2. The anti-democratic move to require a supermajority (regardless of the issue)

      But that doesn’t explain it all. I’m pro-life, and I am no fan of direct democracy under any circumstances. Laws should be made through a deliberative process involving elected representatives, whatever the issue.

      And yet I would have voted with the majority on this. That will take more time than I have today to explain, but I’ll try to get to it when I can….

      1. Ken

        I seldom do predictions, but here’s one: The outcome in the Nov. Ohio constitutional amendment vote likely will closely correspond to the results on the proposed amendment this week. Those numbers generally correspond to polling on abortion nation-wide — suggesting that this week’s vote was overwhelmingly driven by abortion support.

        1. Brad Warthen Post author

          That wouldn’t surprise me — particularly with regard to driving turnout. People who believe in abortion rights are very stirred up these days, and more likely to show up than someone who holds the opposite view or is among those who are ambiguous on the point. So I think it affected turnout, and also outcome, since those were the more likely self-selected voters. But it’s also something I don’t KNOW.

          That’s the angle I was thinking about writing about, when there’s time. Something else got me to thinking the other day about how little we ever really know about why votes come out the way they do.

          For instance, I’ve always been something of a cheerleader for exit polls. They’re more useful to society than prediction polls, which are useful only to a) campaigns, and b) journalists who engage in the idiocy of trying to tell us what will happen in the future. Exit polls at least give us data on what has actually happened, and even sometimes shed some light on why it happened.

          But not all that much light. The questioning is too superficial. It’s hard in that situation to get to deeper causes, or understand how much different rationales affect each other. And even if you go deeper with a few voters — from the self-selected set of those willing to go deeper, or even talk to you in the first place — that still doesn’t tell you what “the voters” were collectively thinking.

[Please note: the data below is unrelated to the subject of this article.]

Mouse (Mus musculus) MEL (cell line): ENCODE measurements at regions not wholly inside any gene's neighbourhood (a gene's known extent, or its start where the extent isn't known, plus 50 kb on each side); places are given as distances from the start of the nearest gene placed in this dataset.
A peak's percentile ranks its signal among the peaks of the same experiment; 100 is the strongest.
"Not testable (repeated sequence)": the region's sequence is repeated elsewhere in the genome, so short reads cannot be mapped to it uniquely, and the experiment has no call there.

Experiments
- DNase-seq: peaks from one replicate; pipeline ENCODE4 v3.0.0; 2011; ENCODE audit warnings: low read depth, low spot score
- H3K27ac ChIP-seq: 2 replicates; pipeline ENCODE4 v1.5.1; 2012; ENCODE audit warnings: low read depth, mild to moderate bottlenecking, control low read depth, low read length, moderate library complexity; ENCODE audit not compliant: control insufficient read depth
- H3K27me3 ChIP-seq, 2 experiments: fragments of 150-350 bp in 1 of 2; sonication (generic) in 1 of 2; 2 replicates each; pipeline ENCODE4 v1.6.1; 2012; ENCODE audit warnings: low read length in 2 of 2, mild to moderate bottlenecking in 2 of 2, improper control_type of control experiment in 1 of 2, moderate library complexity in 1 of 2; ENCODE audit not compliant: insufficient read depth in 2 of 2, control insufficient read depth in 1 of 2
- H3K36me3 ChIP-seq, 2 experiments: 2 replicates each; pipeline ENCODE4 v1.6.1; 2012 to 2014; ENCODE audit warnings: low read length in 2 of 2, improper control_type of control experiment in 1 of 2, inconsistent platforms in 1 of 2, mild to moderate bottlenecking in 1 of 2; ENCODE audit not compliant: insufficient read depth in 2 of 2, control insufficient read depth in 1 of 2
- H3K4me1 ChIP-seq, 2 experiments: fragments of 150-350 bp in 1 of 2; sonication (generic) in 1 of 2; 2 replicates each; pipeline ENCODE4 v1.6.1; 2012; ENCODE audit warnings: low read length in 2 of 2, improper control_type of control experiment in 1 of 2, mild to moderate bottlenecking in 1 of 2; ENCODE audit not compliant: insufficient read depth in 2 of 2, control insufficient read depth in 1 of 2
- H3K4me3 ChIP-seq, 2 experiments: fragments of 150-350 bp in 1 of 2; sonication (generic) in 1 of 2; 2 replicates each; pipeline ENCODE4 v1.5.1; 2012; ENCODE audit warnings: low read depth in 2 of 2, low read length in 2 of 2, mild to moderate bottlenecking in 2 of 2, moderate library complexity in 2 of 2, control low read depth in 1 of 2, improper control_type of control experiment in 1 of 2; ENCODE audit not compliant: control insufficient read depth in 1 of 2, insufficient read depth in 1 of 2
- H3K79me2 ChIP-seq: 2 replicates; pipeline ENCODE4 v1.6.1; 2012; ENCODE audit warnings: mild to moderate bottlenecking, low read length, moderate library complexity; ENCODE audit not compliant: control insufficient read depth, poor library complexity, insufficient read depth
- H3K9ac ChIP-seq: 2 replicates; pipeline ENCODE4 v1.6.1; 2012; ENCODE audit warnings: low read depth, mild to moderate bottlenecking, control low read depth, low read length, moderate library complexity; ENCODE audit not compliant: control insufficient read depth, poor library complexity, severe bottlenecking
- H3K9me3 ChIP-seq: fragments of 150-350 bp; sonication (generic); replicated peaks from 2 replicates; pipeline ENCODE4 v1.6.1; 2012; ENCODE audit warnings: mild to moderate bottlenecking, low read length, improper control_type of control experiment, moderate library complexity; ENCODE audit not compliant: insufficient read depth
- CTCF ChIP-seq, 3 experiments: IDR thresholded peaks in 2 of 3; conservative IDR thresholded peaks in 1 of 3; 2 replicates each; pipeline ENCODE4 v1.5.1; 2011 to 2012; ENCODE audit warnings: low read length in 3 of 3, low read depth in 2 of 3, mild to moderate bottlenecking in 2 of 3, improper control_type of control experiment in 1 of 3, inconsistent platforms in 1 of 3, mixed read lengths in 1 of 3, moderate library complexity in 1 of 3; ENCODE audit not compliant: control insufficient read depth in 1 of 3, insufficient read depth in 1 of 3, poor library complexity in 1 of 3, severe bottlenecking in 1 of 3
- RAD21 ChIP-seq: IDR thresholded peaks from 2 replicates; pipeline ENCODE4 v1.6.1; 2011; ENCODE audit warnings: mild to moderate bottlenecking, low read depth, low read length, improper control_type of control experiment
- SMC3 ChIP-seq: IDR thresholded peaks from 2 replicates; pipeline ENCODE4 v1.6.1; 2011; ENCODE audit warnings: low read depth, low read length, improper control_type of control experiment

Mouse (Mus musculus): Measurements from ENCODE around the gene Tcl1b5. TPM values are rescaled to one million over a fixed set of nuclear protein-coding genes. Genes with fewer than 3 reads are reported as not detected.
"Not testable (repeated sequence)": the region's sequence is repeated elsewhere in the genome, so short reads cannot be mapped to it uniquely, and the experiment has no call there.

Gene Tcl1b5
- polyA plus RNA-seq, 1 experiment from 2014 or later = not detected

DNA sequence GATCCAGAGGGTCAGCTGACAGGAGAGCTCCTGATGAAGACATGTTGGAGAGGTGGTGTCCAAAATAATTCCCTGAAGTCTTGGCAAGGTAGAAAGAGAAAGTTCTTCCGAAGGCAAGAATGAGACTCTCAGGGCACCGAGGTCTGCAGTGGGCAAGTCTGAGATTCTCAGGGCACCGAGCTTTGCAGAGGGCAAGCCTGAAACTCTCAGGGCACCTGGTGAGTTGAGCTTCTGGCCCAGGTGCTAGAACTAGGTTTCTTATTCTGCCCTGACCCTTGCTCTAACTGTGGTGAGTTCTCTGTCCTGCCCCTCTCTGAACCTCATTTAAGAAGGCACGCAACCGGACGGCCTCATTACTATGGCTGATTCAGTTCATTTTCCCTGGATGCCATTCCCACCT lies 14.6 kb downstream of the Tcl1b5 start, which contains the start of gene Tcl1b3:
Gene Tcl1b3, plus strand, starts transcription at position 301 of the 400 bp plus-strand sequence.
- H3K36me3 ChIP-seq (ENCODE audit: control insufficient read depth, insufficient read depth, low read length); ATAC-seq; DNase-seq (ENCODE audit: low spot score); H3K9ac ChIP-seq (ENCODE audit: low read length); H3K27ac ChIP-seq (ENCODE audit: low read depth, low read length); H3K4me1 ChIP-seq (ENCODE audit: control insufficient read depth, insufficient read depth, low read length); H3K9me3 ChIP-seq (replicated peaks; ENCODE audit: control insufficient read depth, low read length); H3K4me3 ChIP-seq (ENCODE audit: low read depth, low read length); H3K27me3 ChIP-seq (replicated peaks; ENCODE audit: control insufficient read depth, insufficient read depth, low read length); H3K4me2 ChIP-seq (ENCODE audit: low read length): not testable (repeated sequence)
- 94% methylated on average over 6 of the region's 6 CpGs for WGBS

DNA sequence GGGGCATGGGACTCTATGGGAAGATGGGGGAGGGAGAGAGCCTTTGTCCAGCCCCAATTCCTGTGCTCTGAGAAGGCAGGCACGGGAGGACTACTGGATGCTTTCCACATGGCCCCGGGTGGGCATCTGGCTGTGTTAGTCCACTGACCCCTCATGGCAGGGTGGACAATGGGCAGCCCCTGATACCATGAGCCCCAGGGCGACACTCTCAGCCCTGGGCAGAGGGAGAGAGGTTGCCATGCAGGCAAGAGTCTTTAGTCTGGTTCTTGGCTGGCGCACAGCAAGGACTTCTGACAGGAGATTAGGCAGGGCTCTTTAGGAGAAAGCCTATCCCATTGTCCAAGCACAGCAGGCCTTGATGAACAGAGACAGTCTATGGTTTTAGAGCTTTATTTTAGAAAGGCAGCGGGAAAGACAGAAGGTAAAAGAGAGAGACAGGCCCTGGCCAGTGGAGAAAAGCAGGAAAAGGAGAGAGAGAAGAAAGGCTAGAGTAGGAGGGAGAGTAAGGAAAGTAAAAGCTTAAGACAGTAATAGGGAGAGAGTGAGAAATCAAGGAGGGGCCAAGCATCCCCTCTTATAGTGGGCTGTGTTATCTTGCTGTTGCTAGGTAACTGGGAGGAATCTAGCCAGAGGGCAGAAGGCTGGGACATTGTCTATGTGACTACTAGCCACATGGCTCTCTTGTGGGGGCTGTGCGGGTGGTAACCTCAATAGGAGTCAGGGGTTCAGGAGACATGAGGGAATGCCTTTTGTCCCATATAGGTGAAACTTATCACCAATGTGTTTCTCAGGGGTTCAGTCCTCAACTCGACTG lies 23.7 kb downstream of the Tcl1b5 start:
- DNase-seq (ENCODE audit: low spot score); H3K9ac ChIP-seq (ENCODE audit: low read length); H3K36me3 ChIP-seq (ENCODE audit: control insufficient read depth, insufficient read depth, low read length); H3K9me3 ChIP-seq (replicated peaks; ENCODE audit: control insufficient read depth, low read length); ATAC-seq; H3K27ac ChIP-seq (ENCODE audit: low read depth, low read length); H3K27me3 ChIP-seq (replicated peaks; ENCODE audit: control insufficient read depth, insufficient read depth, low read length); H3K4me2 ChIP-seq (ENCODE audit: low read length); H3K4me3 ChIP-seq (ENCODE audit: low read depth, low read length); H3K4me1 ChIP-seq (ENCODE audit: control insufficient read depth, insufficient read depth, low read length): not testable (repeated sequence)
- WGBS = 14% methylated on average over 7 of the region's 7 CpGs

Anyway, I was thinking about all that — I don’t recall at the moment what started me on that track — when along came this Ohio thing….

          1. Ken

            Polls in the sources below showed support for abortion in Ohio in most or all cases at 59% and 58% respectively. The 57% vote on the ballot measure yesterday parallels those figures very closely. So I don’t think we have to wrinkle our foreheads cogitating the deeper causes in this case.



            1. Brad Warthen Post author

              But you see, I know how I would have voted. I know my own mind. And I know I’m not unique. Therefore, I know there cannot be, precisely, anything like a one-to-one correlation between polls and referendum results in this case.

              As for me not being unique, I’ll offer you something I was saving for the post I may write on this. It was a release I got from Stand Up America. It’s mostly about the attack on democracy. Oh, after a mention in the lede, it gets into abortion in the third graf (although it uses the euphemism “reproductive justice,” which is actually getting to be something of an anachronism, since more and more advocates these days dare to use the honest, direct word), but then turns to its main theme in the next graf: “Now, MAGA Republicans are trying to take away direct democracy.”

              Which is not remarkable, except that this is the only thing I’ve seen all week from the pro-choice side that made much of the result beyond the “victory for abortion” angle. (I’ve lost count of how many fund-raising messages I’ve gotten from Sherrod Brown in that vein — but hey, at least he’s from Ohio.)

              So I appreciate that these folks appreciate that there’s more than one issue involved here. They may make a bit too much about the “direct democracy” angle. The abortion celebrators are probably closer to the point. But at least they’re not deluding themselves that abortion is the ONLY thing. Because it isn’t. Nothing is ever the ONLY thing.

              We often say that an election result was “about X,” but that’s seldom true, or at least not demonstrably. The most you can say is that a single issue may have provided the margin of victory, and it’s almost certainly legit to say that about abortion in this case. What I don’t know, though, is how many people in that majority were infuriated over the supermajority thing on principle. Probably a LOT fewer than abortion — it’s always safer to bet on an emotional issue over an abstract point of political science. But were there enough direct democracy lovers to be necessary to composing the majority?

              I’m thinking probably not — but I have no way of knowing. And there’s never been a poll — even an exit poll, as I said earlier — that could make it certain…

    2. Barry


      I heard this woman – Elizabeth Weller of Texas – speak on her pregnancy and abortion this morning.

      at 18 weeks, her amniotic fluid was gone which was a death sentence for the fetus at that stage or pregnancy. Not aborting the baby after this occurs raises the risk of deadly infection for the woman over 2x.